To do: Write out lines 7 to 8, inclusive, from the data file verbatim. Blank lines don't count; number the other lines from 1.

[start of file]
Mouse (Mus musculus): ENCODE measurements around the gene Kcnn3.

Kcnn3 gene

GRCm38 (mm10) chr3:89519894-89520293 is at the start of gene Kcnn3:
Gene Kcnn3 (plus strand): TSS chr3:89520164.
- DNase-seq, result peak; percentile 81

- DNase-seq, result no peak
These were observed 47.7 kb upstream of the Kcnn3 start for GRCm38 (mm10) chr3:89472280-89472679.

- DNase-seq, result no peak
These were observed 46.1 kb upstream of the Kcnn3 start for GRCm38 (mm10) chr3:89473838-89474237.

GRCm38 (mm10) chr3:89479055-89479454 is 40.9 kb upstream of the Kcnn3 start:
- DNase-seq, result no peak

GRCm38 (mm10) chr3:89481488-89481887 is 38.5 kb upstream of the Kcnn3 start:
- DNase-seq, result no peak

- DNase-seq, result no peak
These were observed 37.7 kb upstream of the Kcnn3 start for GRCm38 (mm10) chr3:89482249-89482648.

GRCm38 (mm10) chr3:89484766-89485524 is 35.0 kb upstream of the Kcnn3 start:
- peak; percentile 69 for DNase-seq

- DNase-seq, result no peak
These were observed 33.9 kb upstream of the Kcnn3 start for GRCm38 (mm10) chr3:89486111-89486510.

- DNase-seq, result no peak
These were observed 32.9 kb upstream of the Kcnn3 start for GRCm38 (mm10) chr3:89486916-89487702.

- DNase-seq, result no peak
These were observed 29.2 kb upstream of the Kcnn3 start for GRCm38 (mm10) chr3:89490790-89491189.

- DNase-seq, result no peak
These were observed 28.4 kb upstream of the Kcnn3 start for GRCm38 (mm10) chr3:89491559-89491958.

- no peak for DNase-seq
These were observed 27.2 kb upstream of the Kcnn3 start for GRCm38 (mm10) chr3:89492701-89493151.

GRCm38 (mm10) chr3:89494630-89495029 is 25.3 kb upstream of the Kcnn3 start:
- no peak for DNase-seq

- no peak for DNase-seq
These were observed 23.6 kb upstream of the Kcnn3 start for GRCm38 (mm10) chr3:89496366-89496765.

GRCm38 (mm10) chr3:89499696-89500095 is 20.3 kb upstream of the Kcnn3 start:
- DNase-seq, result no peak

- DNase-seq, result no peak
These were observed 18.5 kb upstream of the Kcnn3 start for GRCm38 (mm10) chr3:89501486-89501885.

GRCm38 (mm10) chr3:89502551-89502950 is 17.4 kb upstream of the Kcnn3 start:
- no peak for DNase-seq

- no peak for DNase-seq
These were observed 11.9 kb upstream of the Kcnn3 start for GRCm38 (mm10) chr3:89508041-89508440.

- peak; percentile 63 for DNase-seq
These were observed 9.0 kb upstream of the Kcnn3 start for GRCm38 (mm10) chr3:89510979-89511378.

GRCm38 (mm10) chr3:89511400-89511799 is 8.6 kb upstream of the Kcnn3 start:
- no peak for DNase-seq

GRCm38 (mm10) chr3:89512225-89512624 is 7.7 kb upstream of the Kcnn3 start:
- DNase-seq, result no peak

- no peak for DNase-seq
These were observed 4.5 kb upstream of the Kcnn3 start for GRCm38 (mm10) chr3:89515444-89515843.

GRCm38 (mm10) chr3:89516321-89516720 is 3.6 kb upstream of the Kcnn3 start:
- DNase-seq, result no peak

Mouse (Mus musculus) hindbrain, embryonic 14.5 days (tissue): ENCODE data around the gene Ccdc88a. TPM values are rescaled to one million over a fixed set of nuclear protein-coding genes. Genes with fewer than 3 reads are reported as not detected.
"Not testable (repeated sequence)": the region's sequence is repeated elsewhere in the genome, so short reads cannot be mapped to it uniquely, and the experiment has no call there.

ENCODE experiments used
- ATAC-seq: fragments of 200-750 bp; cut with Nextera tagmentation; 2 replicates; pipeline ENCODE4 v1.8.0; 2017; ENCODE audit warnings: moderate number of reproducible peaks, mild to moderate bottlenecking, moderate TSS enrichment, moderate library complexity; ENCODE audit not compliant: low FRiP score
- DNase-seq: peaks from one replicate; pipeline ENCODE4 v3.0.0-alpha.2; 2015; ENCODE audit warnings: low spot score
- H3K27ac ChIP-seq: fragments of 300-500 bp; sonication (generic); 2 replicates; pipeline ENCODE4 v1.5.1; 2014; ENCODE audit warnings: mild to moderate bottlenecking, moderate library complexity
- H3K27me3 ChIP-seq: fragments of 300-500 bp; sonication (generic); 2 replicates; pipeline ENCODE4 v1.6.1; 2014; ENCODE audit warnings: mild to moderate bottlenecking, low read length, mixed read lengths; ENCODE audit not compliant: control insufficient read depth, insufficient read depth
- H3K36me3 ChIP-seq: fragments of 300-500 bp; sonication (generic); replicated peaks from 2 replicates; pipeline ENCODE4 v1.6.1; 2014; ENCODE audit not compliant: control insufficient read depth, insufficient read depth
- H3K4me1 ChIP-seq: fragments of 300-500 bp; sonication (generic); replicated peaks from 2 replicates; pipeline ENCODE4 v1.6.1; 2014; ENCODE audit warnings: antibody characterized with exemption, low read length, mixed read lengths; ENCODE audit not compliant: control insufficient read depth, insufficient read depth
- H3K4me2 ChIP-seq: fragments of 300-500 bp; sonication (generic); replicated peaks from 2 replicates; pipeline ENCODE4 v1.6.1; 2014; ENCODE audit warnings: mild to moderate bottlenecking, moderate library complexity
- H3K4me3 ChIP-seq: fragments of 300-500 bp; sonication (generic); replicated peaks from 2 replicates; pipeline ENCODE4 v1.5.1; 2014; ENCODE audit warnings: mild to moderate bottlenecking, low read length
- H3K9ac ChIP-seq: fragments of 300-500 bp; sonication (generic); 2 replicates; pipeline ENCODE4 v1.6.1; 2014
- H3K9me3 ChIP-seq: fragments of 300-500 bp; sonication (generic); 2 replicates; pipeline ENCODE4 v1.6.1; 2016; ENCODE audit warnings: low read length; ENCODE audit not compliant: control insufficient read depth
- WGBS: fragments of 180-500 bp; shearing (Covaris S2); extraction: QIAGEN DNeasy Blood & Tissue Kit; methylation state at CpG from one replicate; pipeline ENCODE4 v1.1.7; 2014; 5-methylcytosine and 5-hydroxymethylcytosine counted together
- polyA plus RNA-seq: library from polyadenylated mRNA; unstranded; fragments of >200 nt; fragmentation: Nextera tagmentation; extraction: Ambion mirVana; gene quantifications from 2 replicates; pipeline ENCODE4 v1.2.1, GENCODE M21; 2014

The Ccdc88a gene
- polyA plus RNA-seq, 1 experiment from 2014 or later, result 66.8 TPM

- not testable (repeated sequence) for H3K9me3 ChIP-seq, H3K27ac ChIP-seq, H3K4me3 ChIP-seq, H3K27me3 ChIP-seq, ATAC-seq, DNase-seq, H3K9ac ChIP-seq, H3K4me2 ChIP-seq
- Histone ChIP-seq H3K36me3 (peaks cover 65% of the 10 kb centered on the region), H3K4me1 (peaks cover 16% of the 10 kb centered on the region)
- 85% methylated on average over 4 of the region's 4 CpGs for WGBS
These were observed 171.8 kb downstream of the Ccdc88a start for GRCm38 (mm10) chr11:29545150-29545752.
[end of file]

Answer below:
These were observed 47.7 kb upstream of the Kcnn3 start for GRCm38 (mm10) chr3:89472280-89472679.

- DNase-seq, result no peak